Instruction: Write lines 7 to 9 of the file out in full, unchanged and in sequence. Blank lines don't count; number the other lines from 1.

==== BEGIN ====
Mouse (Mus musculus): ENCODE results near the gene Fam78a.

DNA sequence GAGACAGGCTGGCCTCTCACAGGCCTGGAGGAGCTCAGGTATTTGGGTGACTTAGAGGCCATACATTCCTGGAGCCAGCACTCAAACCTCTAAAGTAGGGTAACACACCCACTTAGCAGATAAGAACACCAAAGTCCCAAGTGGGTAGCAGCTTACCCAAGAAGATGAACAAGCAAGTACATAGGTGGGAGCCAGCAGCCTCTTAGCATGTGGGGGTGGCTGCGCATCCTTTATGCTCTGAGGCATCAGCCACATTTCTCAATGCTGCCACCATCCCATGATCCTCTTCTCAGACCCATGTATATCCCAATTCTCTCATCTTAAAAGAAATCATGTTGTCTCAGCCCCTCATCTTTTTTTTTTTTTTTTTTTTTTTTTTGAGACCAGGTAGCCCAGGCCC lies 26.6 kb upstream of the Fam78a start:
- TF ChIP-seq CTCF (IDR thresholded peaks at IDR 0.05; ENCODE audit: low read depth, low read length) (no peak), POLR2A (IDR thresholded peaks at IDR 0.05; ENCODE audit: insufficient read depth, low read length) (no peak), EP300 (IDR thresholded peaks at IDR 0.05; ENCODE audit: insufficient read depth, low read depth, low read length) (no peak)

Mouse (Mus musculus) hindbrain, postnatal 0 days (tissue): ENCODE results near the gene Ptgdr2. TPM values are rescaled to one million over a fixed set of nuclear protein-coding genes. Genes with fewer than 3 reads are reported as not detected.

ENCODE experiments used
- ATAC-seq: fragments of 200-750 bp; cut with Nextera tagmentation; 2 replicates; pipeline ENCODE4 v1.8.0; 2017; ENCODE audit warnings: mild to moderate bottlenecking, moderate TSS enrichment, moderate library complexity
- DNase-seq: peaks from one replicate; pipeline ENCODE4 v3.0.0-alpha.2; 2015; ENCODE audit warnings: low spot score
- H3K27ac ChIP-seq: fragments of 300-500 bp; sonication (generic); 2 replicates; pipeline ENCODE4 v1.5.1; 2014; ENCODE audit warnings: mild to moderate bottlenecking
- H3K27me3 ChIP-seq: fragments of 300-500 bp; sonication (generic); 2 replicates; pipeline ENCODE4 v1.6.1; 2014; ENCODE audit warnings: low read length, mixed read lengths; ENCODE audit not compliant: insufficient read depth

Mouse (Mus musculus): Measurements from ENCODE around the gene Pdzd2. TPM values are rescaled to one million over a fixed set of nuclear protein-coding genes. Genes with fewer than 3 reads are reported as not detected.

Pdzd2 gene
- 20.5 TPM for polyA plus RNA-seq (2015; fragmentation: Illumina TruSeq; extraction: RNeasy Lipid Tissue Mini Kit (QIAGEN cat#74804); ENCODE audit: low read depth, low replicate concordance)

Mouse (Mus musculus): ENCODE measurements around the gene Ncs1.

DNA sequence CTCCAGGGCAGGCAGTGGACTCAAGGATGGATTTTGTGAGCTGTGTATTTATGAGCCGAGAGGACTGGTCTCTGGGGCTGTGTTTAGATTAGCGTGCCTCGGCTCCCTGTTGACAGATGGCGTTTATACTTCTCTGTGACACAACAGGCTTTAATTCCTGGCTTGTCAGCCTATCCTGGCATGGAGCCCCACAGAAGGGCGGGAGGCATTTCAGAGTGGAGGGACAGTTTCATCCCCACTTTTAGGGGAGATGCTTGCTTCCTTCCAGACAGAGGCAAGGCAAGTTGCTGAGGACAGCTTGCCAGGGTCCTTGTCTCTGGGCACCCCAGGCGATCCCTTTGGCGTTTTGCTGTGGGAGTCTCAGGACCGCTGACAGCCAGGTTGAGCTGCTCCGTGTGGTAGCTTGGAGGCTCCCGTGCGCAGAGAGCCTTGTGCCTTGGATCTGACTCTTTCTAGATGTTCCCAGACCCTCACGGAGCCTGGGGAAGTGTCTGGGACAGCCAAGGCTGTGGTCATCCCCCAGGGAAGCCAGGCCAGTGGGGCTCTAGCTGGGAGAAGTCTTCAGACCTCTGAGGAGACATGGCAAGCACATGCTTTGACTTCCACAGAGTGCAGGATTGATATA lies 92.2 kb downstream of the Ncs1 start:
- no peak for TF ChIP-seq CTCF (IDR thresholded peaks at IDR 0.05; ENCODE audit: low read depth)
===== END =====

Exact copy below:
- DNase-seq: peaks from one replicate; pipeline ENCODE4 v3.0.0-alpha.2; 2015; ENCODE audit warnings: low spot score
- H3K27ac ChIP-seq: fragments of 300-500 bp; sonication (generic); 2 replicates; pipeline ENCODE4 v1.5.1; 2014; ENCODE audit warnings: mild to moderate bottlenecking
- H3K27me3 ChIP-seq: fragments of 300-500 bp; sonication (generic); 2 replicates; pipeline ENCODE4 v1.6.1; 2014; ENCODE audit warnings: low read length, mixed read lengths; ENCODE audit not compliant: insufficient read depth